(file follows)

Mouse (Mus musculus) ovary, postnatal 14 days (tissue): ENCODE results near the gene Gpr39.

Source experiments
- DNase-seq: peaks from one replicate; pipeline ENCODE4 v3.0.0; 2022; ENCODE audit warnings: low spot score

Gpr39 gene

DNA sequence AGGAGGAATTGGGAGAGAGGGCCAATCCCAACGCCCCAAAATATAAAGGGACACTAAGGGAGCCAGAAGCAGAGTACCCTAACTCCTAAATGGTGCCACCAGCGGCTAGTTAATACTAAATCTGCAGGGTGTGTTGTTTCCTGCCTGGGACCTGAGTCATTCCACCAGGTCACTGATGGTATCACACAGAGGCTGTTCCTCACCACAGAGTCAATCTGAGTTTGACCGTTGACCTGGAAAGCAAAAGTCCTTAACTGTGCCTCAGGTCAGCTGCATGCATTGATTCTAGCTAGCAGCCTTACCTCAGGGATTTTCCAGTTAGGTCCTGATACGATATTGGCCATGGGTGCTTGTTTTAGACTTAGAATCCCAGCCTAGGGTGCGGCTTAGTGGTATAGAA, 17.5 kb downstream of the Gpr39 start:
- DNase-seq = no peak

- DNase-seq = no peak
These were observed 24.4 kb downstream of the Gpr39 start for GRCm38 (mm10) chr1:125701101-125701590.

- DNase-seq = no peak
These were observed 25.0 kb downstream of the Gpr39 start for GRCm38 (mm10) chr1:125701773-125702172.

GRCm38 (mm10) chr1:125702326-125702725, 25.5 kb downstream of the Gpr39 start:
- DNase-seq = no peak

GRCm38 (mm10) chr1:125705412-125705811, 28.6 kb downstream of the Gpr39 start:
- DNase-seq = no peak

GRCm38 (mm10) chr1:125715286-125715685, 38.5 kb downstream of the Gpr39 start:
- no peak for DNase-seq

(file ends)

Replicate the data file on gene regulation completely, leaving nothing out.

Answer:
Mouse (Mus musculus) ovary, postnatal 14 days (tissue): ENCODE results near the gene Gpr39.

Source experiments
- DNase-seq: peaks from one replicate; pipeline ENCODE4 v3.0.0; 2022; ENCODE audit warnings: low spot score

Gpr39 gene

DNA sequence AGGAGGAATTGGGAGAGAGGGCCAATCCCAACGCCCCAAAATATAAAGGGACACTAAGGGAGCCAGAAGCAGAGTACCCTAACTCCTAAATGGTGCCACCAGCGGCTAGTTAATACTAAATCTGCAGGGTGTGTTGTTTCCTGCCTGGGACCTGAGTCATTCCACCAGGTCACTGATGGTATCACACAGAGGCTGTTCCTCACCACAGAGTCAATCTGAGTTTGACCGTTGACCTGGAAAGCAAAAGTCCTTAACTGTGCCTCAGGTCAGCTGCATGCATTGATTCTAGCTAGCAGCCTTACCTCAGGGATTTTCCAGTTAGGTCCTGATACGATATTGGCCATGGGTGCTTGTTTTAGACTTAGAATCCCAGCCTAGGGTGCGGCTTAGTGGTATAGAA, 17.5 kb downstream of the Gpr39 start:
- DNase-seq = no peak

- DNase-seq = no peak
These were observed 24.4 kb downstream of the Gpr39 start for GRCm38 (mm10) chr1:125701101-125701590.

- DNase-seq = no peak
These were observed 25.0 kb downstream of the Gpr39 start for GRCm38 (mm10) chr1:125701773-125702172.

GRCm38 (mm10) chr1:125702326-125702725, 25.5 kb downstream of the Gpr39 start:
- DNase-seq = no peak

GRCm38 (mm10) chr1:125705412-125705811, 28.6 kb downstream of the Gpr39 start:
- DNase-seq = no peak

GRCm38 (mm10) chr1:125715286-125715685, 38.5 kb downstream of the Gpr39 start:
- no peak for DNase-seq